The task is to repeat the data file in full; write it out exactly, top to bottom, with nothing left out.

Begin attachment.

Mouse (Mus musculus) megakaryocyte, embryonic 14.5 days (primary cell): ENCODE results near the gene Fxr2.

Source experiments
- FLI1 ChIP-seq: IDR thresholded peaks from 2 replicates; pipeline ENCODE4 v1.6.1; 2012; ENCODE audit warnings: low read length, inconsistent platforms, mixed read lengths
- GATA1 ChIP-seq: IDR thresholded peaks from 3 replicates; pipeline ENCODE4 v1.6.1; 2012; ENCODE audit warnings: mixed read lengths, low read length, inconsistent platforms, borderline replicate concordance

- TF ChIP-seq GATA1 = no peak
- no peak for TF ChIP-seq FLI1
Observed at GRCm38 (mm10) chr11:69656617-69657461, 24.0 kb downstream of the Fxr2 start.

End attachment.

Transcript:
Mouse (Mus musculus) megakaryocyte, embryonic 14.5 days (primary cell): ENCODE results near the gene Fxr2.

Source experiments
- FLI1 ChIP-seq: IDR thresholded peaks from 2 replicates; pipeline ENCODE4 v1.6.1; 2012; ENCODE audit warnings: low read length, inconsistent platforms, mixed read lengths
- GATA1 ChIP-seq: IDR thresholded peaks from 3 replicates; pipeline ENCODE4 v1.6.1; 2012; ENCODE audit warnings: mixed read lengths, low read length, inconsistent platforms, borderline replicate concordance

- TF ChIP-seq GATA1 = no peak
- no peak for TF ChIP-seq FLI1
Observed at GRCm38 (mm10) chr11:69656617-69657461, 24.0 kb downstream of the Fxr2 start.